By Nick Swanson
For the longest time, I determined that who I am was not who I wanted to be. I dug myself into a hole and surrounded myself with a fortress built on a lie.
For this, I did not accept who I was.
The truth is, I am gay. Fear caused me not to be true to myself. Fear of my family, friends and others I deeply respected would cast me out as someone different. That their perceptions of me would alter the framework of our relationship.
This caused a deep dark winter to creep upon my soul, one in which I never thought I would escape. I was crushing myself under the rock of self-doubt. I became an outer shell, and for the longest time, my insides were hollow. I cannot tell you the number of times this shell was reinforced by the wall that I built. I created a life that was not the truth, for I became trapped in my shell. I did not think that I would ever be wanted, that I would ever be able to love.
I did not want to accept that I am gay. I told myself that there was no way that I could be gay. My journey became one focused on how I could hide myself. I focused my energy to distract others and myself from asking the questions that needed to be asked.
I had always been told that the ideal life is to marry a nice girl and settle down with a couple of kids. I was always told that as a man, I should find a girlfriend as it was my destiny. What I could not handle was how society was telling me to act, to think and where my happiness would be found.
Imagine that all your life you are told you should be one way, yet your heart tells you otherwise. The truth is, my heart did not lead me on the path that society had told me to follow.
I became obedient to others’ wishes. I was hopeless. I was lost. I felt that nobody would ever truly love me for who I am. I created a pattern that allowed me to hide. I was not sharing my whole self with the world.
Repetition causes a habitual nature in us and thus causes us to believe that this is to be true. I sunk myself deep into a forlorn sea of darkness which held me back from being who I am. I thought for the longest time that I would never be happy, that I would never be able to live and love freely. I did not feel free.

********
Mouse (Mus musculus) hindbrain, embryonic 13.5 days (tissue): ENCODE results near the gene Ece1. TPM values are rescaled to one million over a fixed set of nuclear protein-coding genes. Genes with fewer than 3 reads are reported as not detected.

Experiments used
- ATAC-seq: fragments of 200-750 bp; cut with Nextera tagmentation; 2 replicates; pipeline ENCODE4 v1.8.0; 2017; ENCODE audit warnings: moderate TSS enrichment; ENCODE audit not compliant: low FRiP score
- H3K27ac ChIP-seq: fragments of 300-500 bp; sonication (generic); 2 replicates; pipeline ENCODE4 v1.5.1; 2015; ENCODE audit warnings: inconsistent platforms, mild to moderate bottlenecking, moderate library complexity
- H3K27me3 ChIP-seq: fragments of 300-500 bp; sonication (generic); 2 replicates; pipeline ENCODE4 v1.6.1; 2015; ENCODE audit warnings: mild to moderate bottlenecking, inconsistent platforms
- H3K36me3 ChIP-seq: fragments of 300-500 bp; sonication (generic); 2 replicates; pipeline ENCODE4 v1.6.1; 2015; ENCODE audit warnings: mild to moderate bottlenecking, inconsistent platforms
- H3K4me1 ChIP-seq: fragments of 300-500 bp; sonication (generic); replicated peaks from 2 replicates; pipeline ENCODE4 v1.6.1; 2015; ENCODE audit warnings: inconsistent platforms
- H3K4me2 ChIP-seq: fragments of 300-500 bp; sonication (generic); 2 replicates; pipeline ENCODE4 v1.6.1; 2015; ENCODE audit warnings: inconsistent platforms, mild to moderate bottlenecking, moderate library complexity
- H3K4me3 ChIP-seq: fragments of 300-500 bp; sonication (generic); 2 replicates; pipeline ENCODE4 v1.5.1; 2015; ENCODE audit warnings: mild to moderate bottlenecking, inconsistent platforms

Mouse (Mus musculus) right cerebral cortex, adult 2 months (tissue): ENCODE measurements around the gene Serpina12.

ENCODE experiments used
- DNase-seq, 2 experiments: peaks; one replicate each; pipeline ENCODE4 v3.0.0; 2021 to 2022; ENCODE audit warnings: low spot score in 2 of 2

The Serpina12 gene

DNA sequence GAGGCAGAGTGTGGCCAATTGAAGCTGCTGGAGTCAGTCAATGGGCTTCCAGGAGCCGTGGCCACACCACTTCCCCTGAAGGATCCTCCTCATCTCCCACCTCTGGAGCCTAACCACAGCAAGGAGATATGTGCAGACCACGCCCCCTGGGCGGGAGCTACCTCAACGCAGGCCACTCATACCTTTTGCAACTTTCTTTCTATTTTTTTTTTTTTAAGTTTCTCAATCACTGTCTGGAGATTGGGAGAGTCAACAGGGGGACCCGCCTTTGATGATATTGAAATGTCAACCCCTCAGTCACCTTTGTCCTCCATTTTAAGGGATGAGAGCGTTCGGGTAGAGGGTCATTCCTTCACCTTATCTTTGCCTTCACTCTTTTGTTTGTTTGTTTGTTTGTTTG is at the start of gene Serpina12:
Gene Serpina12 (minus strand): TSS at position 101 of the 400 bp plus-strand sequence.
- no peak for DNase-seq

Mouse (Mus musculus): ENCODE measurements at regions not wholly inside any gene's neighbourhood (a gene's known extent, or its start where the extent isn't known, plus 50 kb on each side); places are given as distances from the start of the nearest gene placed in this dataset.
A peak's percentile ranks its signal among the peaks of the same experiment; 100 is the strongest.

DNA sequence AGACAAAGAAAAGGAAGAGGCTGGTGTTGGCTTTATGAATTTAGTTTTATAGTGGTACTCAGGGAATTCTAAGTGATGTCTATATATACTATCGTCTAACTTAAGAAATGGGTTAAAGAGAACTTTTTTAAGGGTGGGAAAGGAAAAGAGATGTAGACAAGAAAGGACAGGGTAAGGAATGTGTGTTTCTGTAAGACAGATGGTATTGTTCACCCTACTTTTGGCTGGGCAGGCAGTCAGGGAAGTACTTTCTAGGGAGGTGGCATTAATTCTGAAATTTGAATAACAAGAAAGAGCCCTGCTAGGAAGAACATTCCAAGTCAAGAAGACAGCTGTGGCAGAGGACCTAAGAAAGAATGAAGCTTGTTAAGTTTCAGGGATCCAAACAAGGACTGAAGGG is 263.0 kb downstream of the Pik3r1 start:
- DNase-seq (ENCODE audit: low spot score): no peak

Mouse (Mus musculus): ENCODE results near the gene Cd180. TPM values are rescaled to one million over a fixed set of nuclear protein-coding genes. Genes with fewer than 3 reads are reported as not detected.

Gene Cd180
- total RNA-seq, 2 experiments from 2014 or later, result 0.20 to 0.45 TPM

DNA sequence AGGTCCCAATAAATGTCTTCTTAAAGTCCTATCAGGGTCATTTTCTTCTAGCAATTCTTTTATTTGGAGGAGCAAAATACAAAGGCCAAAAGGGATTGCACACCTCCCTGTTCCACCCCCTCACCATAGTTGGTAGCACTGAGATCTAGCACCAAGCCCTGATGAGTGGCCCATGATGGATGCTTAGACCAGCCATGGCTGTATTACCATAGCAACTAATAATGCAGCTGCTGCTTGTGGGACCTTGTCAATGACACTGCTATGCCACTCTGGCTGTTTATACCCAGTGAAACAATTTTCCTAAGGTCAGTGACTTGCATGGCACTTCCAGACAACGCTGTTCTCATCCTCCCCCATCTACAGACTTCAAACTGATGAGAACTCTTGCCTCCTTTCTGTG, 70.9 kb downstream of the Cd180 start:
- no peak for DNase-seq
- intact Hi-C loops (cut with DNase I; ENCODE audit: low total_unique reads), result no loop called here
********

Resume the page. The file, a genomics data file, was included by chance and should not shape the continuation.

This past year has been filled with joy and happiness but also profound grief and fear of the unknown. My experience coming out has been everything one could ask for. My family and friends have responded with nothing but love and acceptance of who I really am.
While it took courage, it can be done.
For those of you whose situation is not the same, know that there is always help. There are people who love you and want to help you. People are fighting for you. I am here for you.
A collective effort was made in 2015 when gay marriage became legal in the United States, ensuring that equality for gay people was extended further across this land then ever before. I want people to know that while we have laws in place, culture takes time to change. Every time people use the phrase “that’s gay” or “you’re such a faggot,” they are causing others pain. Words matter and until we realize that those words deeply hurt others, we will never change.
Empathy must not be fleeting but should be thought of in our daily conscious. Love is something that is more powerful than fear, for it is fear that combats love and makes the spinster in us bloom. But once love has its hold, its grasp does not abandon those who accept it.
I hope that my life is one that is of meaning. It would be the greatest gift to have a life that makes others make their shell full.
My journey is now one in which I can be free; I can now thrive in my own skin.